From: Dictionary of American Naval Fighting Ships


A fence or obstruction used as a means of defense.

(AM-270: dp. 647 (lt.); 1. 184'6"; b. 33'; dr. 9'9"; sp. 14.8 k.; cpl. 104; a. 1 3", 2 40mm., 6 20mm., 3 dcp., 2 dct., cl. Admirable)

Palisade (AM-270) was laid down by the Gulf Shipbuilding Corp., Chickasaw, Ala. 21 September 1942 launched 26 June 1943; sponsored by Mrs. W. C. Ellis, commissioned 9 March 1944, Lt. Comdr. W. H. Rothwell in command.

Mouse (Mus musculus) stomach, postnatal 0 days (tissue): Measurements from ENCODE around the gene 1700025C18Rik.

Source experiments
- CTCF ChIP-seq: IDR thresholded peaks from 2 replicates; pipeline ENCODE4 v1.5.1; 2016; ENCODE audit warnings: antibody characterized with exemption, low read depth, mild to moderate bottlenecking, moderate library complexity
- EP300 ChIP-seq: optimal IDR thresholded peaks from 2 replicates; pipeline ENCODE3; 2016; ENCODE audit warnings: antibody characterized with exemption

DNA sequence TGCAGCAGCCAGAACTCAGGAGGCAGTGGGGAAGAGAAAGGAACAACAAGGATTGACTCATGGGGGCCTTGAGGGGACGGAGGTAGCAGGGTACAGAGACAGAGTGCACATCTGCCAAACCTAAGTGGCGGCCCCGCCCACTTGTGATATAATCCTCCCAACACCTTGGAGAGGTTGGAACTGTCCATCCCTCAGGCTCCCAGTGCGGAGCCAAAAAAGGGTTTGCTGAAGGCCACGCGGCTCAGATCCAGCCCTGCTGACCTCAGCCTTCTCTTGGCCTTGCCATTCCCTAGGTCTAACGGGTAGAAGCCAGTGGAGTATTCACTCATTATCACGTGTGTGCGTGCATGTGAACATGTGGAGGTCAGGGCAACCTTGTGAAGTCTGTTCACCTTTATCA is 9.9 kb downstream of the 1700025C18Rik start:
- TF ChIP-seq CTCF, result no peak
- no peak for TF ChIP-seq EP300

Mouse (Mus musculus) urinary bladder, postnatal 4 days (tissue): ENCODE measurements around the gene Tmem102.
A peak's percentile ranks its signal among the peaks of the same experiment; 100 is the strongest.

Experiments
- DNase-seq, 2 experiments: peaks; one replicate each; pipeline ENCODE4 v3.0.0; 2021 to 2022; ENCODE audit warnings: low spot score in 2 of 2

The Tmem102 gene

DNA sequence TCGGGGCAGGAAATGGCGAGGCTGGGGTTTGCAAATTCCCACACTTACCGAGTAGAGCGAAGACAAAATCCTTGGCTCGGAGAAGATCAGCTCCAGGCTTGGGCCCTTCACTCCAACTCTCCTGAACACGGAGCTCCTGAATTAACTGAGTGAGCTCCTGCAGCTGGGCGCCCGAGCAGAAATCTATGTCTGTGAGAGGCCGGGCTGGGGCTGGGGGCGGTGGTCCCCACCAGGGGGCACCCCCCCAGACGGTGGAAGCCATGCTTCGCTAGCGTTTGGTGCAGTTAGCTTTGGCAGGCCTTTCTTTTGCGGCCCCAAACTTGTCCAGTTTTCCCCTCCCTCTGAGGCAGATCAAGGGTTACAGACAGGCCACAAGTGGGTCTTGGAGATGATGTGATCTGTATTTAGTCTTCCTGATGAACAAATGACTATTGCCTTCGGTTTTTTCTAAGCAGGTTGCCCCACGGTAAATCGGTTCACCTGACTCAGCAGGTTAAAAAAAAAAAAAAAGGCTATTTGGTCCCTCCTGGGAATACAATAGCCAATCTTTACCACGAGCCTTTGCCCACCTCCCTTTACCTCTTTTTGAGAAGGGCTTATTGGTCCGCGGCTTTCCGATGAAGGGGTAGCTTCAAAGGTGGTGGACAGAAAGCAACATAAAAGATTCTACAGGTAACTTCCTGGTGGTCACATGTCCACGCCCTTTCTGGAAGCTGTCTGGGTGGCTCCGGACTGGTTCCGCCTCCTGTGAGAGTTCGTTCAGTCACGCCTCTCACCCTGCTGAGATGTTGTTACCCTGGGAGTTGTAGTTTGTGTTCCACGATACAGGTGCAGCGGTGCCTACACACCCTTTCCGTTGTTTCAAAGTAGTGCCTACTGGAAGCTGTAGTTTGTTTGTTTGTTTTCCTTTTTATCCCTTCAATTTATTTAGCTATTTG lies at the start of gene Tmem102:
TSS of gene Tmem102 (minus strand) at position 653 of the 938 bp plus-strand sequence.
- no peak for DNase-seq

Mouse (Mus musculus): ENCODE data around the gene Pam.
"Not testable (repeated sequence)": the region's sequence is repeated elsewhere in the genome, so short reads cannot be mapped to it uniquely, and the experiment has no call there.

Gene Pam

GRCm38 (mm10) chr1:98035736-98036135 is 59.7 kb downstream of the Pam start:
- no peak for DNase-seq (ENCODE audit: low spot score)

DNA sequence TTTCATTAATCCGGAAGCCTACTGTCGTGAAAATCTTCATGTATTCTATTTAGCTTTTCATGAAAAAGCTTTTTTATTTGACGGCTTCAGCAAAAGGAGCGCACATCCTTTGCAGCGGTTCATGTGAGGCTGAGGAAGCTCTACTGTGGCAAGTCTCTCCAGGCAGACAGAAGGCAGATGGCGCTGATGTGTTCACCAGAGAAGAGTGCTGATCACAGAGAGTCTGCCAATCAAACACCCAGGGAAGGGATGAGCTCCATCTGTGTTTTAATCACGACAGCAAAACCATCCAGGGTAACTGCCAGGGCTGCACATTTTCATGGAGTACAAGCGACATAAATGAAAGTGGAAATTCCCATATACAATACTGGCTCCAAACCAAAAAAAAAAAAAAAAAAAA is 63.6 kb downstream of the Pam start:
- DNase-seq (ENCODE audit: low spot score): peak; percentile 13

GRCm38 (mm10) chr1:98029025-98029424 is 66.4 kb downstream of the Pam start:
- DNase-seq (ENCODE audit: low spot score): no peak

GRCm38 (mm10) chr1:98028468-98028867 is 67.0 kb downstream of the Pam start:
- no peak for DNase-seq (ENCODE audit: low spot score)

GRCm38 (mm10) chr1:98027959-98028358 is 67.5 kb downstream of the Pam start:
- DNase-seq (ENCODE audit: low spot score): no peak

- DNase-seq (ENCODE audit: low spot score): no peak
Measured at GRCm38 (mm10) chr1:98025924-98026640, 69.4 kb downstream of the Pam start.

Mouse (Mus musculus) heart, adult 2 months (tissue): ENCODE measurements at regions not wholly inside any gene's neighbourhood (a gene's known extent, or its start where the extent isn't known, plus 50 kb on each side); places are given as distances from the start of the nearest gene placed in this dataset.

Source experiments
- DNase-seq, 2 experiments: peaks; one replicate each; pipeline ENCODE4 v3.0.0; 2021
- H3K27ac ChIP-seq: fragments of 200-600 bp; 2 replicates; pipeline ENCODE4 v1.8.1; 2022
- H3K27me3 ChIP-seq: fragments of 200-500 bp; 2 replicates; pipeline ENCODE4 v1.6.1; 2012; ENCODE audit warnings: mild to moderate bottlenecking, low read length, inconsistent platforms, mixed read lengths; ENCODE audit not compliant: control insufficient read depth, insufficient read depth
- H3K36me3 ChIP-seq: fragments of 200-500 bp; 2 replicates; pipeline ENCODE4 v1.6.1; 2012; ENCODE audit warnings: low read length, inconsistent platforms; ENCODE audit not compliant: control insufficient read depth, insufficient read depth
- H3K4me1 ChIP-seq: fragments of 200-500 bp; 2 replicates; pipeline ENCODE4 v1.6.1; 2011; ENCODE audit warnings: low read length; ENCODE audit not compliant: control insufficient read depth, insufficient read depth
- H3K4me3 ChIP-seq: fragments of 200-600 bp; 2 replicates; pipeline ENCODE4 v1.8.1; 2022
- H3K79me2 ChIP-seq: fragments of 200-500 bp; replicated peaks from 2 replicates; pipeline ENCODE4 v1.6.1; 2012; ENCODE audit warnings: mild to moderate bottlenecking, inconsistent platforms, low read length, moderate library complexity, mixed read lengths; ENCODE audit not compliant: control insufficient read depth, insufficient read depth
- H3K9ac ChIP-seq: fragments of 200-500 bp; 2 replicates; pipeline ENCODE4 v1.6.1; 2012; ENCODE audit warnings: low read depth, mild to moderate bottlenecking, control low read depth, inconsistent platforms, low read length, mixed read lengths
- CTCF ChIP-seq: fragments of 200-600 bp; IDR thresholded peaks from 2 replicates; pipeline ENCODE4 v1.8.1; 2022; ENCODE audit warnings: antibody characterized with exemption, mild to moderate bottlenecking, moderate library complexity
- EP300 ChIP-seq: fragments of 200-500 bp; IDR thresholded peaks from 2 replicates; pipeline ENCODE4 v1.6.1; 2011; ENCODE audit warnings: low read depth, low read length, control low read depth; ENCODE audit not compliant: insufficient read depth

Following shakedown, Palisade conducted sweeping operations in Argentia, Newfoundland as part of MineRon 33 then was fitted out as a temporary weather ship. She patrolled in the North Atlantic in this capacity for the remainder of the year with occasional calls at east coast ports in the United States. In January, 1945 she was refitted with minesweeping equipment and after overhaul in Philadelphia deployed to the Panama Canal Zone 27 February. Transiting the Canal 8 March she proceeded to Seattle, Wash. where she prepared for transfer under Lend-Lease to the Soviet navy. Palisade sailed for Kodiak, Alaska 7 April then proceeded to Cold Bay Alaska. The first weeks of May were spent in familiarization exercises for the benefit of the new crew. Palisade decommissioned 21 May and was transferred to the Soviet Union. [Transcriber's Note; Palisade was named T-279 in the Soviet Navy. She is reported to have been sunk off Kham Island, Korea, 14/15 August 1945 by mines previously laid by U.S. aircraft.]